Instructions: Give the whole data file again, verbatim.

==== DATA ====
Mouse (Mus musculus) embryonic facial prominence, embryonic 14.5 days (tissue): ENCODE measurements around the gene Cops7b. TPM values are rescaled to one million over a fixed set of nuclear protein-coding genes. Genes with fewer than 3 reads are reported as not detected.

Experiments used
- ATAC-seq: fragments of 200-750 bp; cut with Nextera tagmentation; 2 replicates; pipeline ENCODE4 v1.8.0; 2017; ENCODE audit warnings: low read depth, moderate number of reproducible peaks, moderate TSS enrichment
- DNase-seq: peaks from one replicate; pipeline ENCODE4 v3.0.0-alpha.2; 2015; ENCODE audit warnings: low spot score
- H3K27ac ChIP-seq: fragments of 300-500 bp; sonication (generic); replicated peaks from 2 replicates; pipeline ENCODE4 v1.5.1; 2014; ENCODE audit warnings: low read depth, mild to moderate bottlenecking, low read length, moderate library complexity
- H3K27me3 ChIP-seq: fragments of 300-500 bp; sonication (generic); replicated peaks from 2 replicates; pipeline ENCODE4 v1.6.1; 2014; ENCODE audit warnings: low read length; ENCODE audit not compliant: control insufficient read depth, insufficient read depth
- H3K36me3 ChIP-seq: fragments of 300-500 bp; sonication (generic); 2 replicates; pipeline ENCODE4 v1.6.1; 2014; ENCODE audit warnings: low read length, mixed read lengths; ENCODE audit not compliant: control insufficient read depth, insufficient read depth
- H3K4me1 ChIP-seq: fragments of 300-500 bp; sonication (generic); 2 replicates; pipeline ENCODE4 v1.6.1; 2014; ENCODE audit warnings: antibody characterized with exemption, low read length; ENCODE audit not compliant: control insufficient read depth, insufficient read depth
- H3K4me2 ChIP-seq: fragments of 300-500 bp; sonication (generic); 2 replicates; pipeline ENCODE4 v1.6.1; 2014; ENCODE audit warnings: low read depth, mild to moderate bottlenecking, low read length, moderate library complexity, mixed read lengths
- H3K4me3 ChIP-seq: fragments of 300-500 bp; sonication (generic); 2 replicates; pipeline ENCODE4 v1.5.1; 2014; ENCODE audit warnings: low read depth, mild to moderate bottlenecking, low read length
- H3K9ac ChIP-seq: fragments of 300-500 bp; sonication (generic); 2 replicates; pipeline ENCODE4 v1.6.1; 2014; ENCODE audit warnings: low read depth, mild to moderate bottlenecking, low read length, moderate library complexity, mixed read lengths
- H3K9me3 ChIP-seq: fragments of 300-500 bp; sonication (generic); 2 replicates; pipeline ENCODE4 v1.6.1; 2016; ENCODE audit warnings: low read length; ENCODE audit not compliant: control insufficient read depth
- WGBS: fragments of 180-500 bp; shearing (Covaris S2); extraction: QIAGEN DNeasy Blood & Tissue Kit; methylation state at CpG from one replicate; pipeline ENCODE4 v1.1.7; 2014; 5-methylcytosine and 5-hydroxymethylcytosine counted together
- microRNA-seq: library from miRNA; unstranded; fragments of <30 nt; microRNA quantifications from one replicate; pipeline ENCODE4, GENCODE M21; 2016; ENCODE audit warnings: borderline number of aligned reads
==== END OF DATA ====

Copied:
Mouse (Mus musculus) embryonic facial prominence, embryonic 14.5 days (tissue): ENCODE measurements around the gene Cops7b. TPM values are rescaled to one million over a fixed set of nuclear protein-coding genes. Genes with fewer than 3 reads are reported as not detected.

Experiments used
- ATAC-seq: fragments of 200-750 bp; cut with Nextera tagmentation; 2 replicates; pipeline ENCODE4 v1.8.0; 2017; ENCODE audit warnings: low read depth, moderate number of reproducible peaks, moderate TSS enrichment
- DNase-seq: peaks from one replicate; pipeline ENCODE4 v3.0.0-alpha.2; 2015; ENCODE audit warnings: low spot score
- H3K27ac ChIP-seq: fragments of 300-500 bp; sonication (generic); replicated peaks from 2 replicates; pipeline ENCODE4 v1.5.1; 2014; ENCODE audit warnings: low read depth, mild to moderate bottlenecking, low read length, moderate library complexity
- H3K27me3 ChIP-seq: fragments of 300-500 bp; sonication (generic); replicated peaks from 2 replicates; pipeline ENCODE4 v1.6.1; 2014; ENCODE audit warnings: low read length; ENCODE audit not compliant: control insufficient read depth, insufficient read depth
- H3K36me3 ChIP-seq: fragments of 300-500 bp; sonication (generic); 2 replicates; pipeline ENCODE4 v1.6.1; 2014; ENCODE audit warnings: low read length, mixed read lengths; ENCODE audit not compliant: control insufficient read depth, insufficient read depth
- H3K4me1 ChIP-seq: fragments of 300-500 bp; sonication (generic); 2 replicates; pipeline ENCODE4 v1.6.1; 2014; ENCODE audit warnings: antibody characterized with exemption, low read length; ENCODE audit not compliant: control insufficient read depth, insufficient read depth
- H3K4me2 ChIP-seq: fragments of 300-500 bp; sonication (generic); 2 replicates; pipeline ENCODE4 v1.6.1; 2014; ENCODE audit warnings: low read depth, mild to moderate bottlenecking, low read length, moderate library complexity, mixed read lengths
- H3K4me3 ChIP-seq: fragments of 300-500 bp; sonication (generic); 2 replicates; pipeline ENCODE4 v1.5.1; 2014; ENCODE audit warnings: low read depth, mild to moderate bottlenecking, low read length
- H3K9ac ChIP-seq: fragments of 300-500 bp; sonication (generic); 2 replicates; pipeline ENCODE4 v1.6.1; 2014; ENCODE audit warnings: low read depth, mild to moderate bottlenecking, low read length, moderate library complexity, mixed read lengths
- H3K9me3 ChIP-seq: fragments of 300-500 bp; sonication (generic); 2 replicates; pipeline ENCODE4 v1.6.1; 2016; ENCODE audit warnings: low read length; ENCODE audit not compliant: control insufficient read depth
- WGBS: fragments of 180-500 bp; shearing (Covaris S2); extraction: QIAGEN DNeasy Blood & Tissue Kit; methylation state at CpG from one replicate; pipeline ENCODE4 v1.1.7; 2014; 5-methylcytosine and 5-hydroxymethylcytosine counted together
- microRNA-seq: library from miRNA; unstranded; fragments of <30 nt; microRNA quantifications from one replicate; pipeline ENCODE4, GENCODE M21; 2016; ENCODE audit warnings: borderline number of aligned reads